Similarly, models that predict for the risk of developing potential late effects have been developed that incorporate dose delivered to normal organs at risk with photon and PRT in an effort to more appropriately compare these treatment modalities. Brodin et al. studied ten pediatric patients with medulloblastoma evaluating treatment plans that incorporated CSI doses of 36 and 23.4 Gy followed by a posterior fossa boost to 54 Gy that were delivered with 3D-CRT, Rapid Arc IMRT, or IMPT; mean target doses were normalized to have the same value as the 3D-CRT plan to allow appropriate comparison of these techniques. The authors modeled the risk of late adverse events, as a function of age at radiation exposure and attained age. The estimate of solid second cancer risk was significantly lower with IMPT than for both photon techniques for 23.4 and 36 Gy prescribed CSI doses. The risk of developing late normal tissue complications, such as long-term pneumonitis, heart failure, xerostomia, blindness and ototoxicity risks were lower with PRT than photons (22). Zhang et al. similarly modeled the risk of secondary malignancy, incorporating age at irradiation, attained age, gender and dose delivered to radiosensitive organs to predict the risk between a photon and proton CSI plan prescribed to 23.4 Gy for a 4-yr-old medulloblastoma patient. Proton CSI predicted for a lower risk of secondary malignancy for all organs considered at all timepoints with a predicted lifetime risk of 11.6% with PRT and 138% (>100% due to ability to incur multiple malignancies) with photon CSI (23).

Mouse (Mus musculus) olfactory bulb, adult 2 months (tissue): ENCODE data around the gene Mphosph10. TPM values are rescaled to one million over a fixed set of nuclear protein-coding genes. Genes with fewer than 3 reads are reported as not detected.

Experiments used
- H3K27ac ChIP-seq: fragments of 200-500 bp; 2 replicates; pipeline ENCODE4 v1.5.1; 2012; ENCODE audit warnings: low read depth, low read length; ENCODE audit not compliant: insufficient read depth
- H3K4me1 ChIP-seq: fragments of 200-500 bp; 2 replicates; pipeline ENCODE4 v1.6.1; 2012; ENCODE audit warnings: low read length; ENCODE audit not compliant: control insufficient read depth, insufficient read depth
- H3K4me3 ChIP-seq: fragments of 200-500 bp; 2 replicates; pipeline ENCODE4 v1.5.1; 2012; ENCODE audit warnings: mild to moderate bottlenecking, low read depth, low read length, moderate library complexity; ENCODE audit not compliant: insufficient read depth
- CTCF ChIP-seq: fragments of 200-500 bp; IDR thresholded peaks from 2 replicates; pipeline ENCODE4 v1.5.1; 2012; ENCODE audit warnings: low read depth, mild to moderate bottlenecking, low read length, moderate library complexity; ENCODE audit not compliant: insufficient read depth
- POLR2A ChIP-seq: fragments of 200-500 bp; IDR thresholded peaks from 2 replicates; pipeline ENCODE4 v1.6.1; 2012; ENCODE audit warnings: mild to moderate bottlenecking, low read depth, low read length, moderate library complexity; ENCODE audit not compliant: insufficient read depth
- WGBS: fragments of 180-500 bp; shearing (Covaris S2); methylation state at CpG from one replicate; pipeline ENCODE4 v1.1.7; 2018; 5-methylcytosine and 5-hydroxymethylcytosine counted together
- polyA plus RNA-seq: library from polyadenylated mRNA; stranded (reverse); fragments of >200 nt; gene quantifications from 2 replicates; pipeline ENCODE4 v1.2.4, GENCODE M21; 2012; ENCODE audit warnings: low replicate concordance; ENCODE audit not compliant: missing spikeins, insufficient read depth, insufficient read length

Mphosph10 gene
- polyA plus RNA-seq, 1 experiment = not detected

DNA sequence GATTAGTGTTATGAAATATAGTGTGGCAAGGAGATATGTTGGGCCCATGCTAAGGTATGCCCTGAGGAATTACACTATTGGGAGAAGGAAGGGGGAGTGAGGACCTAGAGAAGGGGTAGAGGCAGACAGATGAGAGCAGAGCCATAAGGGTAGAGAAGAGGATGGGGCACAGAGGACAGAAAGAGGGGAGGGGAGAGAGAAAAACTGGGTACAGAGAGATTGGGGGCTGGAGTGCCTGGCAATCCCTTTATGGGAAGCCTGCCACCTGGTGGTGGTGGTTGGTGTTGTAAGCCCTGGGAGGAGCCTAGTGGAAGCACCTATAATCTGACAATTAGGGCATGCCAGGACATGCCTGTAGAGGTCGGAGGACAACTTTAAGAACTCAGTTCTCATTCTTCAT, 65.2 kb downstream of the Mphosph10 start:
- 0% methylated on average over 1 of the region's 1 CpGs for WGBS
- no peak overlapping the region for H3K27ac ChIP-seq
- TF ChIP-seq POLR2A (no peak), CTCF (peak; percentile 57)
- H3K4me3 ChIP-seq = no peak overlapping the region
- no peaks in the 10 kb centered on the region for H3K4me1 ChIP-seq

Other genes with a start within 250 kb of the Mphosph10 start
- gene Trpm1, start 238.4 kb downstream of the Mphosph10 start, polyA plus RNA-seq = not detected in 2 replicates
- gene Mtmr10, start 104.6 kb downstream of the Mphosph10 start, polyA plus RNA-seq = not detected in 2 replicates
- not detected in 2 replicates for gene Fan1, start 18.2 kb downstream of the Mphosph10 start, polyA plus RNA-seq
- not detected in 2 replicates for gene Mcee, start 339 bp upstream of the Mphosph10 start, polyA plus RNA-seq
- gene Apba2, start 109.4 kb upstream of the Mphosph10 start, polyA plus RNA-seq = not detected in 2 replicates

While PRT CSI has the potential for reduced late toxicity, it too has the ability to reduce acute toxicities. Brown et al. retrospectively analyzed adult medulloblastoma patients treated with either proton or photon CSI therapy. In a well-matched cohort, they found that proton CSI patients lost less weight than photon patients (median percent weight change of –1.2% and –5.8%, respectively, P=0.004). Fewer patients receiving PRT suffered weight loss of >5% from baseline than patients receiving photon therapy (P=0.004). Additionally, photon CSI had statistically significant higher rates of grade 2 nausea/vomiting, esophagitis management and bone marrow suppression (24).